In 1800, only 31 elements were known. By 1865, the number of identified elements had more than doubled to 63. At present 114 elements are known.

With such a large number of elements it is very difficult to study individually. the chemistry of all these elements is also difficult to handle individually.


Johann Döbereiner classified elements in group of three elements called triads.

In Döbereiner triad the atomic weight of the middle element is very close to the arithmetic mean of the other two elements


Since Döbereiner Law of triads worked only for few elements, it was dismissed.

Chancourtois arranged elements in order of increasing atomic weights and made a cylindrical table of elements.

John Newland arranged the elements in the increasing order of atomic weight and noted that the properties of the every eighth element are similar to the first one. This relationship is called as “Law of octaves”


According to Mendeleev’s periodic law the physical and chemical properties of elements are periodic functions of their atomic weights.

Merits of Mendeleev’s periodic table:

  • Mendeleev’s periodic table was very helpful in remembering and studying the properties of large number of elements
  • Mendeleev’s periodic table helped in correcting the atomic masses of some of the elements like gold, beryllium and platinum based on their positions in the periodic table
  • Mendeleev could predict the properties of some undiscovered elements like scandium, gallium and germanium. By this intuition, he had left gaps for the undiscovered elements while arranging elements in his periodic table


Limitation of Mendeleev’s table

  • Position of hydrogen is not correctly defined in periodic table. It is placed in group I though it resembles both group 1 and 17.
  • In certain pairs of elements increasing order of atomic masses was not obeyed. For example argon (Ar, atomic mass 39.9) is placed before potassium (K, atomic mass 39.1)
  • Isotopes were not given separate places in the periodic table although Mendeleev's classification is based on the atomic masses.
  • Some similar elements are separated and dissimilar elements are grouped together. For example copper and mercury resembled in their properties but had been placed in different groups. On the other hand lithium and copper were placed together although their properties are quite different.
  • Mendeleev did not explain the cause of periodicity among the elements.
  • Lanthanoids and actinoids were not given a separate position in the table.

Modern Periodic Table

Henry Moseley showed that the atomic number is a more fundamental property of an element than its atomic mass.

Mendeleev’s Periodic Law was, therefore, accordingly modified.

Modern Periodic Law:

The physical and chemical properties of the elements are periodic functions of their atomic numbers

 Nomenclature of elements of Atomic mass > 100

Electronic Configurations for Periods and groups

Electronic configuration of Zirconium (A. No. 40): 1s2 2s2 2p6 3s2 3p6 4s2 3d10 4p6 5s2 4d2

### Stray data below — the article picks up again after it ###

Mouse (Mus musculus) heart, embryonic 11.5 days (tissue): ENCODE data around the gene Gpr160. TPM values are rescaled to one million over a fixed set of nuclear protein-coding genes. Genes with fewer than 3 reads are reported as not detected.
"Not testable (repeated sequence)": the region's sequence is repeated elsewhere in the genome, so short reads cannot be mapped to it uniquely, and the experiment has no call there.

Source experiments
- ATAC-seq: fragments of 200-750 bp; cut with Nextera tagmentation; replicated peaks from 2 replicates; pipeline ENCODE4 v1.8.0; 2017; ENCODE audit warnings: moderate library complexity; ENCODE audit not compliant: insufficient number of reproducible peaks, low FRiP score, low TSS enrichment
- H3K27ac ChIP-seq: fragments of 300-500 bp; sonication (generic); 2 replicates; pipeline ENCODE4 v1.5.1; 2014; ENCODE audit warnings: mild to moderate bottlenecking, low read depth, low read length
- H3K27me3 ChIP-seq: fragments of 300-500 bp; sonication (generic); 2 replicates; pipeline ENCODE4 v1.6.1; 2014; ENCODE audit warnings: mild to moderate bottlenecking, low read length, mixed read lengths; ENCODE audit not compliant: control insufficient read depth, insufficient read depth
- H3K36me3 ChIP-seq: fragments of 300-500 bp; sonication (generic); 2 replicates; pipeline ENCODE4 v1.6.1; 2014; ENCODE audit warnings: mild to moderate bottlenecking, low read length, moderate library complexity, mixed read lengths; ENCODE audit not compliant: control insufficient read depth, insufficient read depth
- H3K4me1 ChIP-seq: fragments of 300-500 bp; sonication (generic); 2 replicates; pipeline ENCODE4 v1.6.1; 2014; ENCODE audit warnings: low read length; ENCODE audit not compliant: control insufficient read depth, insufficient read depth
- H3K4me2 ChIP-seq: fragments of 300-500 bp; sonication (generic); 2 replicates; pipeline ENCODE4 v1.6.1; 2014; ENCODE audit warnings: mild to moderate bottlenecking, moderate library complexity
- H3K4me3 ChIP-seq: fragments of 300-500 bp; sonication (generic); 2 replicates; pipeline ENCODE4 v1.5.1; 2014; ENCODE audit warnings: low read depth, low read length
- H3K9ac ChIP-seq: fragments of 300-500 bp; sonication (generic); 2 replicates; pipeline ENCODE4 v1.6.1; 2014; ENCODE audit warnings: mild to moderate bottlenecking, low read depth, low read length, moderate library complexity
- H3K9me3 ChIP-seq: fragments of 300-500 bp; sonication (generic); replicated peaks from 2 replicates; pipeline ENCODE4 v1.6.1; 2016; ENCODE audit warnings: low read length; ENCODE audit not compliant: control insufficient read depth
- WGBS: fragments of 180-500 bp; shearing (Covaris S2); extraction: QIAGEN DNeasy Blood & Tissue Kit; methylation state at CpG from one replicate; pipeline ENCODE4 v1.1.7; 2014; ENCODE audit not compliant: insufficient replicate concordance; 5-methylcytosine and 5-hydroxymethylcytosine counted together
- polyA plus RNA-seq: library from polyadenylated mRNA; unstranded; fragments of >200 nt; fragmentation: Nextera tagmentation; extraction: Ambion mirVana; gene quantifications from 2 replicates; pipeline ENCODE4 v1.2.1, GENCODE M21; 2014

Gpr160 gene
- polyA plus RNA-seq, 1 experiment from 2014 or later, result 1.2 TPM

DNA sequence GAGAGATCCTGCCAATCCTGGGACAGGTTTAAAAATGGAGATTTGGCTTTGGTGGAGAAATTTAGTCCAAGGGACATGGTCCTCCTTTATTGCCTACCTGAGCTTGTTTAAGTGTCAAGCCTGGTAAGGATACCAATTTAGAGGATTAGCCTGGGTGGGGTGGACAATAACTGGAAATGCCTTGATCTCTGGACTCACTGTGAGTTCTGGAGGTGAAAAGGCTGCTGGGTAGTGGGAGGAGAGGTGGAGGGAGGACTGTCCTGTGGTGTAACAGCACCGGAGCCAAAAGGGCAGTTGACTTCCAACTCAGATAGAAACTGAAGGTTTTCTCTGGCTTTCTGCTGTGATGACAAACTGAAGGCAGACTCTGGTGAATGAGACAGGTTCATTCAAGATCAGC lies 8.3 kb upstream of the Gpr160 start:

Iodine I53  = 1s2 2s2 2p6 3s2 3p6 4s2 3d10 4p6 5s2 4d10 5p5

We can classify the elements into four blocks viz.,

s-block, p-block, d-block and f-block depending on the type of atomic orbitals that are being filled with electrons.

Hydrogen and Helium are exception to this rule

The s-Block Elements

The elements of Group 1 (alkali metals) and Group 2 (alkaline earth metals) which have ns1 and ns2 outermost electronic configuration belong to the s-Block Elements.

The p-Block Elements

The outermost electronic configuration varies from ns2np1 to ns2np6 in each period. The p-Block Elements comprise those belonging to Group 13 to 18 and these together with the s-Block Elements are called the Representative Elements or Main Group Elements.

The d-Block Elements (Transition Elements)

These elements have the general outer electronic configuration (n-1)d1-10ns0-2These are the elements of Group 3 to 12 in the centre of the Periodic Table. These are characterised by the filling of inner d orbitals by electrons and are therefore referred to as d-Block Elements. They are all metals.

The f-Block Elements (Inner-Transition Elements)

They have outer electronic configuration (n-2)f1-14 (n-1)d0-1ns2

The two rows of elements at the bottom of the Periodic Table, called the  Lanthanoids, Ce(Z = 58) to Lu(Z = 71) and Actinoids, Th(Z = 90) to Lr (Z = 103) .


Metals comprise more than 78% of all known elements and appear on the left side of the Periodic Table. Metals are usually solids at room temperature [mercury is an exception; gallium and caesium also have very low melting points (303K and 302K, respectively)]. Metals usually have high melting and boiling points. They are good conductors of heat and electricity. They are malleable (can be flattened into thin sheets by hammering) and ductile (can be drawn into wires). In contrast, non-metals are located at the top right hand side of the Periodic Table. In fact, in a horizontal row, the property of elements change from metallic on the left to non-metallic on the right. Non-metals are   usually solids or gases at room temperature with low melting and boiling points (boron and carbon are exceptions). They are poor conductors of heat and electricity.

Most non-metallic solids are brittle and are neither malleable nor ductile. The elements become more metallic as we go down a group; the non-metallic character increases as one goes from left to right across the Periodic Table. The change from metallic to non-metallic character is not abrupt as shown by the thick zigzag line in periodic table.

The elements (e.g., silicon, germanium, arsenic, antimony and tellurium) bordering this line and running diagonally across the Periodic Table show properties that are characteristic of both metals and non-metals. These elements are called Semi-metals or Metalloids